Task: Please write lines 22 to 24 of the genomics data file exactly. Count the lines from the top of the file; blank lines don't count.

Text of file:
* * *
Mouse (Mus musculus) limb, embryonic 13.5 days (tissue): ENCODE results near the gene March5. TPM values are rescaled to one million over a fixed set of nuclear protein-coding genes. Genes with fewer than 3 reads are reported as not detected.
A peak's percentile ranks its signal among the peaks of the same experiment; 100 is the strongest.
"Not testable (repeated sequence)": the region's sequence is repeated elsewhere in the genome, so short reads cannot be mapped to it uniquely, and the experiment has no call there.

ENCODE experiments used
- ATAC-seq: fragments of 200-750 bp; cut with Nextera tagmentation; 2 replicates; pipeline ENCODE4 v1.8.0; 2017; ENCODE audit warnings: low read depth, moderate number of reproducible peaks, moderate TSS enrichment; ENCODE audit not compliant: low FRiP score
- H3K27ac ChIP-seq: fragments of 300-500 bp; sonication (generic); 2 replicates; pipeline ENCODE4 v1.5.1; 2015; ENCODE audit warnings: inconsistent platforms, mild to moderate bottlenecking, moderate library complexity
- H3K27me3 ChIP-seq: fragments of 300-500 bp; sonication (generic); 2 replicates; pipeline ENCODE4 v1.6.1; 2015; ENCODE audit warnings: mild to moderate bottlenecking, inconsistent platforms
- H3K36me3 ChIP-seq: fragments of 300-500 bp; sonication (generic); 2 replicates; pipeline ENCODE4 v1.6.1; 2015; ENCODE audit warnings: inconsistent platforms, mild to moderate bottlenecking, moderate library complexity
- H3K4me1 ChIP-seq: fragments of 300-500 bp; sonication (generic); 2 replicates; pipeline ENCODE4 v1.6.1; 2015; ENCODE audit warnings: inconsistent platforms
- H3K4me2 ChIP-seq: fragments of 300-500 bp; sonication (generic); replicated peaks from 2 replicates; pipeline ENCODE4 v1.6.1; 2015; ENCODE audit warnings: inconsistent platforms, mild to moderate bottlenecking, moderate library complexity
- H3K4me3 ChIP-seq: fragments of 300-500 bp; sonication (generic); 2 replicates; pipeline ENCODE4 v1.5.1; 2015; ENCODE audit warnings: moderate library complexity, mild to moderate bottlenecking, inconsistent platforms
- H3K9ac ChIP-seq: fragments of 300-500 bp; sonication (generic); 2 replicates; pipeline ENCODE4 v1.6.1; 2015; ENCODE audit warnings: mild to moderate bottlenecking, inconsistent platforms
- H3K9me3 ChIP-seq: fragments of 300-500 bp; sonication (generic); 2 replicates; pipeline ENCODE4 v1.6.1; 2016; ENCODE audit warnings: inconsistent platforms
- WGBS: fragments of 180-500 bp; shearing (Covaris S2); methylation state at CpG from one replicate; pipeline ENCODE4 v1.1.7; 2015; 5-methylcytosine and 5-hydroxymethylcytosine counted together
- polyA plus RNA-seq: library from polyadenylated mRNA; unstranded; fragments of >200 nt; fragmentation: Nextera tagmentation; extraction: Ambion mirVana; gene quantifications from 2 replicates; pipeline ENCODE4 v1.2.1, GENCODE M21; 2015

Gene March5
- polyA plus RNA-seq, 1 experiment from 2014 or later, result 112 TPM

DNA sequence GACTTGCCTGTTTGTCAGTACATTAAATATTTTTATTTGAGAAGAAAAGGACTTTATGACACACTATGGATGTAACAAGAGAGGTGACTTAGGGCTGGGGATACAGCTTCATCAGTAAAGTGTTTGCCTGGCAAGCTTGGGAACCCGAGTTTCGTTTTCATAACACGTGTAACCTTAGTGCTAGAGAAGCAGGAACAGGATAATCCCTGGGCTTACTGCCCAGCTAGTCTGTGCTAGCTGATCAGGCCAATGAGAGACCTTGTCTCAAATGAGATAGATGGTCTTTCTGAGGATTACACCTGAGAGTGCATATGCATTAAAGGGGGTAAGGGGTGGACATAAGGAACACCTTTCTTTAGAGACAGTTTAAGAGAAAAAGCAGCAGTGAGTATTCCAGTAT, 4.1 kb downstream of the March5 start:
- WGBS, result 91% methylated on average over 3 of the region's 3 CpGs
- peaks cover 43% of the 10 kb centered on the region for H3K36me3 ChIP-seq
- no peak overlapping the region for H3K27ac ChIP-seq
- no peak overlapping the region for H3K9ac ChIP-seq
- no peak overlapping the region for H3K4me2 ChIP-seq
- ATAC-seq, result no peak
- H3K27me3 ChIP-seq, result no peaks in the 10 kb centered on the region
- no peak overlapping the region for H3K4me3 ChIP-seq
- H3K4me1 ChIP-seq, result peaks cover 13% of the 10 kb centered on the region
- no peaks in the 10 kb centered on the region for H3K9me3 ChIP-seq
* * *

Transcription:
- no peak overlapping the region for H3K9ac ChIP-seq
- no peak overlapping the region for H3K4me2 ChIP-seq
- ATAC-seq, result no peak